The librarians at Platte County High School recently invited me to come talk to some of their students about KC Geeks and how to get involved in geek activities in Kansas City. I was more than happy to oblige.
I was expecting a group of “general population” high school kids, some nerds, many not, so I had prepared a short bit on what it means to be a geek, sort of setting the stage for my definition of the term.
Upon arriving at the school, however, I found out all the kids had signed up to attend the presentation during a free period – all “opt-in” geeks.
I thought about just skipping my original opening, since they likely all knew what it means to live the geek life, but decided to keep it as a way to get us all on the same page, and recognize all “flavors” of geek.
What it means to be a geek
As I explained to the kids, and in a post here, being a geek isn’t only about reading comics, or watching every single Star Trek episode, or knowing how to code a killer app. For me, Simon Pegg summed up what it means to be a geek.
“Being a geek is all about being honest about what you enjoy and not being afraid to demonstrate that affection. It means never having to play it cool about how much you like something. It’s basically a license to proudly emote on a somewhat childish level rather than behave like a supposed adult. Being a geek is extremely liberating.”– Simon Pegg
That’s part of the cool thing about being a geek – you don’t have to be any ONE kind of geek – AND you can’t be the WRONG kind of geek, or worry about being “enough” of a geek. You can like Star Trek, but not really be into gaming. You may love horror movies, but not superhero flicks. Or any version thereof. And you don’t have to apologize or feel “less than” if your “flavor” doesn’t match someone else’s.
If you know trivia about something, like that Captain Kirk’s middle name is Tiberious, or that Instagram was founded in 2010, you are likely a geek about that fandom or interest. There are many flavors of geek, and all of them are totally cool in the world of nerds.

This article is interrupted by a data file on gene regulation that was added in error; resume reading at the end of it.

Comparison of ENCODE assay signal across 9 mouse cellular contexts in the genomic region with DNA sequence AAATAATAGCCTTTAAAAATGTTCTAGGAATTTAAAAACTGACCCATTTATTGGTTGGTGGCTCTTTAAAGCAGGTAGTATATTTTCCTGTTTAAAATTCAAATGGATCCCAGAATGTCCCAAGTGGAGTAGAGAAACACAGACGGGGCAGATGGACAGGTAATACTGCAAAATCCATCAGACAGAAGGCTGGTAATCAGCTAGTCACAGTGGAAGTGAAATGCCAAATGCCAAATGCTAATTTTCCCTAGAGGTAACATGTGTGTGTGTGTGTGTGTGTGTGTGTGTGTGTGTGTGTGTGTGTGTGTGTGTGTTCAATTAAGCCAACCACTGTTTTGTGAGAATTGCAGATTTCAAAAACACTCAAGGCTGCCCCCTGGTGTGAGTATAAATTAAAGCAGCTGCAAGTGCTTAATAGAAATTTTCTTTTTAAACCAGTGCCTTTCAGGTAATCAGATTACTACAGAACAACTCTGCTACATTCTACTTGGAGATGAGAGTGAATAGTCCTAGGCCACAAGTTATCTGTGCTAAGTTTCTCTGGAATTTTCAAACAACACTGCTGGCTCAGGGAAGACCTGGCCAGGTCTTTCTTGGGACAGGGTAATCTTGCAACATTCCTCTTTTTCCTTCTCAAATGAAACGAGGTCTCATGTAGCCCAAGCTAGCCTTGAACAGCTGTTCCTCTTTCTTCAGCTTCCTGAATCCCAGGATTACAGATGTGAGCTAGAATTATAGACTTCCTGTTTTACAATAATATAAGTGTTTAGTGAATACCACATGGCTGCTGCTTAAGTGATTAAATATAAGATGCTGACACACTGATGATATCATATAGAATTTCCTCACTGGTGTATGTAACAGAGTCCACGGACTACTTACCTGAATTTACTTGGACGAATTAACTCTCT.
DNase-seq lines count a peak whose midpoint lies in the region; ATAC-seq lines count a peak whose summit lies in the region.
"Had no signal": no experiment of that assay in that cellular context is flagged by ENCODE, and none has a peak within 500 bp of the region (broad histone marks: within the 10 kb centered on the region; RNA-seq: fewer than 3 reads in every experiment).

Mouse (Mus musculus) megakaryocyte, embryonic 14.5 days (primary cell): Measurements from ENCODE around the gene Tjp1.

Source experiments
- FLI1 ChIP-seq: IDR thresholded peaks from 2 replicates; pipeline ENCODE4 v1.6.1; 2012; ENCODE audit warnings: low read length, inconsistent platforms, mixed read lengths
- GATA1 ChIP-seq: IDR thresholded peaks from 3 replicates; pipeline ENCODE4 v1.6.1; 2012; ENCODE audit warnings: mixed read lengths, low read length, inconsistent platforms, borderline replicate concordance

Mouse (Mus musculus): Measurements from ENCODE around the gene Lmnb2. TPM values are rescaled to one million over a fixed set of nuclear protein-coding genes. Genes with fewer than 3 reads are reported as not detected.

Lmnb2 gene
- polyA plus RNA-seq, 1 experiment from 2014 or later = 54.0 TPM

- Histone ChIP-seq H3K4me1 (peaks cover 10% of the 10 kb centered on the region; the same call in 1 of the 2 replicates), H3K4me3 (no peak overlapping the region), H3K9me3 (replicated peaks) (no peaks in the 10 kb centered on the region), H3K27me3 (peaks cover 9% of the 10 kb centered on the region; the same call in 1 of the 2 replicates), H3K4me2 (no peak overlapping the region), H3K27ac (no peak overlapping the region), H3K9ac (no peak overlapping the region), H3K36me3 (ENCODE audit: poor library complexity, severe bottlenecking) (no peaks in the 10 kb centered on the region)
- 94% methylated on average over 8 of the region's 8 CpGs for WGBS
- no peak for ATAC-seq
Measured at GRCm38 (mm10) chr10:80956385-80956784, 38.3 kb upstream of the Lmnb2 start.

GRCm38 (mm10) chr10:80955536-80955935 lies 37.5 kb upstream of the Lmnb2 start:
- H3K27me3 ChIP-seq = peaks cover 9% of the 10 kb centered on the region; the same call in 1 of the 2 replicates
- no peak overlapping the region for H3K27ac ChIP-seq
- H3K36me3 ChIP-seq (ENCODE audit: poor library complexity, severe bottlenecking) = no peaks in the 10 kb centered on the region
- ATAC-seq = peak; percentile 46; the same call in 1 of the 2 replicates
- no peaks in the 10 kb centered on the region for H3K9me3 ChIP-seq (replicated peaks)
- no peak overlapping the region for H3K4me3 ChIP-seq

If you are passionate about something – a hobby, a job, a charity, a website, a book series – whatever thing that makes you want to share it with others, you can be a geek about.
How to get involved in the KC geek community
Once I had given my little “everyone’s a geek in some way” pep talk, I moved on to list of some ways they could geek out in Kansas City, such as:
- KC geek groups
- Kansas City cons
- Cosplay for Hope
- Kansas City comic and gaming stores
- Mid-Continent Library teen programming (e.g. anime/otaku clubs)
- Makerspaces, e.g. Hammerspace and Johnson County Library
- KC Horror Club
Then I pointed out the various student organizations available at their school, such as Scholar Bowl, an origami club, speech & debate, and robotics. I did have to express my disappointment that their “Pirate Mentors” group was actually a group of school ambassadors, and not people mentoring others in how to be better pirates. (Oh, the “International Talk Like a Pirate Day” festivities I imagined they had!)
Once I finished my prepared talking points, I asked if anyone had any questions. Silence. Crickets. Then one student raised his hand and asked about my fandoms, to which I responded Star Trek, Doctor Who, Harry Potter, Dresden, Supernatural, Sherlock, and Firefly (to start).
Another student raised his hand, and gazed at me, obviously taking my measure. “Kirk… or Picard?”
The rest of the session consisted of the students firing questions at me that seemed really more like mini-tests of my geek cred. I wish I had known I needed to study and bone up on my debate skills!
- Kirk or Picard? (both, but I lean toward Kirk)
- Spock or Data? (Data)
- DC or Marvel? (Marvel movies, DC TV, though I love Netflix’s Marvel series)
- Favorite villain (either DC or Marvel)? (Heath Ledger’s Joker)
- Favorite House in Game of Thrones? (Stark)
- Which Harry Potter house am I? (Ravenclaw)
- What’s my favorite sci-fi video game? (uhhh, I don’t have one, but my daughter’s boyfriend loves the Star Wars games)
The hour passed in a blur and then it was over, leaving me a bit breathless from the interrogation, but as always, happy to talk geek with like-minded folk – especially kids who might need a little affirmation that it’s ok to be different.
I’ll talk to you, too!
If you know any local schools or groups looking for a geek speaker, send ’em my way!